‘We are still on the blocks’

I am amazed by the resources available here and if harnessed properly there will surely be a huge revival of hockey.’-K. MURALI KUMAR

Indian hockey is at its lowest point and should be looking to improve on every count, says Ric Charlesworth in a chat with Avinash Nair.

Status quo or change? This is the question Indian hockey needs to address straightaway. If it prefers status quo then for the next 20 years Indian hockey needn’t look at any development work. It will then continue to languish at the bottom of world hockey.

If Indian hockey is looking for a change, then the IHF (Indian Hockey Federation) should seek to improve its position by at least one slot every year from its current ranking of World No. 9. And by the 2012 London Olympics, India should be amongst the top six in the world and vie for a semi-final berth. This was the view of Dr. Ric Charlesworth, the technical director of Indian hockey, who spoke to Sportstar on the sidelines of the hockey coaches’ clinic at the SAI South Centre in Bangalore.

Excerpts from the interview:

Question: Happy that the ‘ruckus’ is finally dying down?

Answer: We are still on the blocks. Indian hockey is at its lowest point and should be looking to improve on every count. But then, nothing happens overnight. It will happen over 4-5 years time; you can’t expect it earlier.

What about India’s runner-up finish in the Azlan Shah tournament recently?

It’s heartening, but not satisfying. None of the top teams were there and those present were not in full strength. We lost to Argentina, albeit narrowly. But then India too fielded a developing side.

How do you rate this Indian team?

Well... there is immense potential and talent available. Some of the boys have a great sense of hockey in them.

Then what’s the reason behind India’s poor showing?

Spoilt habits amongst the players, bureaucracy and improper infrastructure (sighs!). Shaky defence and poor finishing is the team’s Achilles’ heel.

How different is the Australian hockey structure when compared with India’s?

Here, tell me what’s the address of the IHF? In Australia, when one walks into the Hockey Centre, there are five people looking after the planning, five into sponsorships, another five into the publicity and five more into coaching… So we have a host of people just there, on jobs specifically assigned to them.

Here, there is no video of our performances in the recent past because the analysts could not make it. That’s not the way it should be. But I’m floored by the affection that the nation has for the game.

In Australia the resources are not even half of what I see here. I am amazed by the resources available here and if harnessed properly there will surely be a huge revival of hockey.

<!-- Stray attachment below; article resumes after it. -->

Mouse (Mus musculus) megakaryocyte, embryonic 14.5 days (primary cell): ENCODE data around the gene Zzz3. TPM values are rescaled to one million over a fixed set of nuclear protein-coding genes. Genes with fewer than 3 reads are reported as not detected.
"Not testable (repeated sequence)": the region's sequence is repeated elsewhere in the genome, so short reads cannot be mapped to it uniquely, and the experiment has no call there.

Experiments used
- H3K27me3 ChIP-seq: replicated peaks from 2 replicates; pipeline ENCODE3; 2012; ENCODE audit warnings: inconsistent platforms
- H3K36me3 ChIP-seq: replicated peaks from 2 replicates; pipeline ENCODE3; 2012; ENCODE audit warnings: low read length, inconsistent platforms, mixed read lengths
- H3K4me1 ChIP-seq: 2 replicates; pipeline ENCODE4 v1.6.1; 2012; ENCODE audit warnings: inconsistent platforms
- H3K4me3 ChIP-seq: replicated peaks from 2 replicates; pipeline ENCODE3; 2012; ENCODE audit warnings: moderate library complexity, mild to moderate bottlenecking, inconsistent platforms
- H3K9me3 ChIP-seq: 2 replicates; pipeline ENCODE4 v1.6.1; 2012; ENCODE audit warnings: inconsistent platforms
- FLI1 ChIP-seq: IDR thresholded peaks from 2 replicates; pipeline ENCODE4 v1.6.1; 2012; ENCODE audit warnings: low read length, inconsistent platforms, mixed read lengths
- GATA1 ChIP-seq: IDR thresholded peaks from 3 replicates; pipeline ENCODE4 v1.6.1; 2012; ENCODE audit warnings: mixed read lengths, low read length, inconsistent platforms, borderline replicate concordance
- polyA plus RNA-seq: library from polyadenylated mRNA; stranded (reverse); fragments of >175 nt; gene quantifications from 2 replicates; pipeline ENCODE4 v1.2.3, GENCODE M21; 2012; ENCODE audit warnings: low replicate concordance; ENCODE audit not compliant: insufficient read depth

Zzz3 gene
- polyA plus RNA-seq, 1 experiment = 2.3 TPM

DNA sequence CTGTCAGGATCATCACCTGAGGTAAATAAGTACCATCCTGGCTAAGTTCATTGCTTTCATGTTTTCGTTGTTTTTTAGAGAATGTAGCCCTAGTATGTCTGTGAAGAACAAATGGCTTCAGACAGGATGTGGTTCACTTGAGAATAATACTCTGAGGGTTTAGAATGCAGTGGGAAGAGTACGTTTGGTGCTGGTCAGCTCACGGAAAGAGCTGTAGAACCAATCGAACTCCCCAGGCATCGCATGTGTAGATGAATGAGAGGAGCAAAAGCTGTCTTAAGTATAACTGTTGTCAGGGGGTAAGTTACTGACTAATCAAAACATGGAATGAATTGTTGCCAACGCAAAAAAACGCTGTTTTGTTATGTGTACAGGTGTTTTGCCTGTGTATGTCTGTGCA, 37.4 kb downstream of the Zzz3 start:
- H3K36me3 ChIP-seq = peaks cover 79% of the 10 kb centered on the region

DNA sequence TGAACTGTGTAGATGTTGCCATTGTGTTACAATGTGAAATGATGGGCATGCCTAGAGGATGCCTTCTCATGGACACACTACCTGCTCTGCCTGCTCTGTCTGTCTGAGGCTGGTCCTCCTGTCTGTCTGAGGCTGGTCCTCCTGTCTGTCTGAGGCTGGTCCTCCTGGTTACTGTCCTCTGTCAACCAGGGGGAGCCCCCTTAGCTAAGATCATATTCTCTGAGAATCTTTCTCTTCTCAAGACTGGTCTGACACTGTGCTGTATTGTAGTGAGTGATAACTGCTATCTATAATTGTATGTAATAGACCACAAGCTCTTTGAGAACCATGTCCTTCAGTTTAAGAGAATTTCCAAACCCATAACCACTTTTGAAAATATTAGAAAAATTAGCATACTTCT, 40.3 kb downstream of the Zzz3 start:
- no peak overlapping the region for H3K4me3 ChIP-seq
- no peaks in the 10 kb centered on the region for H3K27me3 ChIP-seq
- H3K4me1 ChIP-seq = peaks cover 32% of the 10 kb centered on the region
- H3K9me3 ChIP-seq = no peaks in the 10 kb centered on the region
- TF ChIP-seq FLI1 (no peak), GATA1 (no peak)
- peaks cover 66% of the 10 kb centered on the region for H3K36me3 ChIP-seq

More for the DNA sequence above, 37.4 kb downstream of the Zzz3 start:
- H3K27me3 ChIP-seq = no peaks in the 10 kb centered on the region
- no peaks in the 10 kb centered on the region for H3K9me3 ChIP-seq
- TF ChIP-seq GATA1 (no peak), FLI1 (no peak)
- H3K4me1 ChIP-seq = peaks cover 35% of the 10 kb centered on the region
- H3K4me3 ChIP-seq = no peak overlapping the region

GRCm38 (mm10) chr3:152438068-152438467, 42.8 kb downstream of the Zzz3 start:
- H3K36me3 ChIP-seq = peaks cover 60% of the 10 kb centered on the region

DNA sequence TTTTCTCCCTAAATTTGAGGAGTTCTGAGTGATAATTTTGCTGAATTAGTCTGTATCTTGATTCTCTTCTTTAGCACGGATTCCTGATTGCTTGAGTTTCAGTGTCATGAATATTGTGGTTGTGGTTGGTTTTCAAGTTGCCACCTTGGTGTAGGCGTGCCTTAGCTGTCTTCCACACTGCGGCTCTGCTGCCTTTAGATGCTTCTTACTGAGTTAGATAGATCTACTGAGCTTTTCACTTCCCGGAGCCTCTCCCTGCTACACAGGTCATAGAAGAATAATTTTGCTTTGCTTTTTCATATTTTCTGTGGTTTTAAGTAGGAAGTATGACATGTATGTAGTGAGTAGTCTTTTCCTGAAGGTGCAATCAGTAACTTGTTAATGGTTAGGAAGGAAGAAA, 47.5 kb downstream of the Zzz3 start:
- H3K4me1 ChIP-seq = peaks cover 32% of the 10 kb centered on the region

Is infusing youngsters the answer then?

It should be an ongoing process... the youth should be good enough to fill in the positions. In India we see many players quitting in their mid-20s. Actually, they should be peaking from 25 to 30 years and many good players have failed to continue. But again, there is an urgent need for a lot of international exposure.

What about women’s hockey in India?

It’s the same situation that the men are in. Maybe they are a few notches lower than the men. There is good talent but lack of guidance and proper motivation. There should be goals set for the players to achieve.

Now that the IOA (Indian Olympic Association) has taken charge, can we look forward to some drastic changes?

No. The interim committee cannot take any major decisions. And in the process we are losing out on time. Our focus should be on the Asian Games and then the London Olympics.

Time is too short for the Asian Games, but a good showing there will give India an automatic qualification for the Olympics. Let’s leave the World Cup aside... if it happens it will, but then the focus should be on the London Olympics and that’s a good four years away.

Your take on the Indian coaches?

I am surprised that many of them have not seen a ‘live’ international hockey match in the recent past. The coaches have to make the players realise their responsibility and the capability of performing to their potential. Obviously there is a lot of enthusiasm but they need to be more updated.

And what about these workshops?

I was informed just two days before the workshops and I am not prepared myself. But it will be largely interactive sessions.

And at the end of the five-day sessions, hopefully, at least some of them will go back with a lot more inputs.